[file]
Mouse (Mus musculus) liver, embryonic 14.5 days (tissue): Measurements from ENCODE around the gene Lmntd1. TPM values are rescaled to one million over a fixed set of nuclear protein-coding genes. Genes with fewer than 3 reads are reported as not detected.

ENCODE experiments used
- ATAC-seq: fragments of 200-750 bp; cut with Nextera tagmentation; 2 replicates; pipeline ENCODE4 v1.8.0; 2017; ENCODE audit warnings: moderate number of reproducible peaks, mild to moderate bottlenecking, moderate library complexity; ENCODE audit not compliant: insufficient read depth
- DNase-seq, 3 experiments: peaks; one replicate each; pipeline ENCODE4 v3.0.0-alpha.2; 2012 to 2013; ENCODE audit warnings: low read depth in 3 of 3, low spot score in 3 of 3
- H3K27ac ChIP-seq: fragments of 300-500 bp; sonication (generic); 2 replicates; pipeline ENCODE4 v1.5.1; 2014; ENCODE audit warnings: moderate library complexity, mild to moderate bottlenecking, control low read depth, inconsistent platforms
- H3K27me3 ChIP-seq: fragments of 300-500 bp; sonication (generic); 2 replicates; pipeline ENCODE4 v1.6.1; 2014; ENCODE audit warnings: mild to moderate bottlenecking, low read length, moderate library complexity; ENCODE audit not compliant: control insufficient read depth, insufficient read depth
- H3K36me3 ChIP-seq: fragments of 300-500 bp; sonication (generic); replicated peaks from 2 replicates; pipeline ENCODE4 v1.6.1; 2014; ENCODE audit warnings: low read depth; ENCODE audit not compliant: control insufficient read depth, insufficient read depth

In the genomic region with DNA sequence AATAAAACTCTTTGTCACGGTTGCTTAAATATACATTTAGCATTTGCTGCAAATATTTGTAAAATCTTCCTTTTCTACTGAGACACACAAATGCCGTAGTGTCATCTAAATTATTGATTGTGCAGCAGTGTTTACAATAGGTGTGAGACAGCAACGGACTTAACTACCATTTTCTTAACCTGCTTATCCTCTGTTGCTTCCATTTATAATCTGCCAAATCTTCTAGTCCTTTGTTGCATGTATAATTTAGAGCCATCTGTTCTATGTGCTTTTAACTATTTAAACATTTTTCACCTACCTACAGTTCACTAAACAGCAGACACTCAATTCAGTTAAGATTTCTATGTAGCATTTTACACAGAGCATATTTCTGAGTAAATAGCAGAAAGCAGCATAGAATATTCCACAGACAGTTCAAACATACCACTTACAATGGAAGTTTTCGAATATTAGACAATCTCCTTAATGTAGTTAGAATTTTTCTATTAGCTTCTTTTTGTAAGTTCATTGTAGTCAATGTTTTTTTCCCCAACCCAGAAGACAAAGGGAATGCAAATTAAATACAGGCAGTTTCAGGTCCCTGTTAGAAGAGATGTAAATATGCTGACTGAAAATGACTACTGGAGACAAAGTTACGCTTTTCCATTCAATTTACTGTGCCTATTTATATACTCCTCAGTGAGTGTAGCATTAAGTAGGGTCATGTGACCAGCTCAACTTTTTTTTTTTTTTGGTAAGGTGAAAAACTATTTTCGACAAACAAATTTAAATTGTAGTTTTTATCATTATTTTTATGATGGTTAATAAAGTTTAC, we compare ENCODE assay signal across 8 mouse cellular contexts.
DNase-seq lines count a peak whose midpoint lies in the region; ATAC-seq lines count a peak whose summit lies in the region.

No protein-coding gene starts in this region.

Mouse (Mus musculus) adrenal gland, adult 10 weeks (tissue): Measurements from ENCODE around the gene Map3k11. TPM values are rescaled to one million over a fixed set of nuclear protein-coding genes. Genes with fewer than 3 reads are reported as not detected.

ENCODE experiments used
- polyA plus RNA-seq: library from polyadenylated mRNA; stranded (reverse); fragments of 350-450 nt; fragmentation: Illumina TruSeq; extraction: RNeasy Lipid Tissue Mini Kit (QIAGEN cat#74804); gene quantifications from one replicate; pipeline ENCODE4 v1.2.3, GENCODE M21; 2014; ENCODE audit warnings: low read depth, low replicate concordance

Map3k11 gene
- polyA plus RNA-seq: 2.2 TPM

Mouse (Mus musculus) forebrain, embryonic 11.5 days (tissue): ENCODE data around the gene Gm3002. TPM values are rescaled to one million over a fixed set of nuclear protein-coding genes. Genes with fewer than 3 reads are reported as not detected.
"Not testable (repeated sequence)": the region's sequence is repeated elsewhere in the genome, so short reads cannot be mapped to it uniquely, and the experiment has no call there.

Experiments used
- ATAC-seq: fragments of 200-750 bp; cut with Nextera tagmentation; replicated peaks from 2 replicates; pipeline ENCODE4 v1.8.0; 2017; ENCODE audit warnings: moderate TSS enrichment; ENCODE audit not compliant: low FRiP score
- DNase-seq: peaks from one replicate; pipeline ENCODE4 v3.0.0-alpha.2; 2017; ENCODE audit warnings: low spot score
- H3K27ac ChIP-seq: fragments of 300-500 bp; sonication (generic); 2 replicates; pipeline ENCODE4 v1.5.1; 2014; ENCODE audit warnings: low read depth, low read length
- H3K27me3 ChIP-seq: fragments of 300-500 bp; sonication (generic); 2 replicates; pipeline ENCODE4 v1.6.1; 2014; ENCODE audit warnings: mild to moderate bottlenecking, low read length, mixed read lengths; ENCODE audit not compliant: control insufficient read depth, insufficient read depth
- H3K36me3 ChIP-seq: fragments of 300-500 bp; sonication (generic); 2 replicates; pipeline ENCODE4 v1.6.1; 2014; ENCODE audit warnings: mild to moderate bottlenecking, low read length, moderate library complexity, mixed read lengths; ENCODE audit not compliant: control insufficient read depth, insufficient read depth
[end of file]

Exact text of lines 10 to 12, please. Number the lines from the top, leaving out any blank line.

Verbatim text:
No protein-coding gene starts in this region.

Mouse (Mus musculus) adrenal gland, adult 10 weeks (tissue): Measurements from ENCODE around the gene Map3k11. TPM values are rescaled to one million over a fixed set of nuclear protein-coding genes. Genes with fewer than 3 reads are reported as not detected.

ENCODE experiments used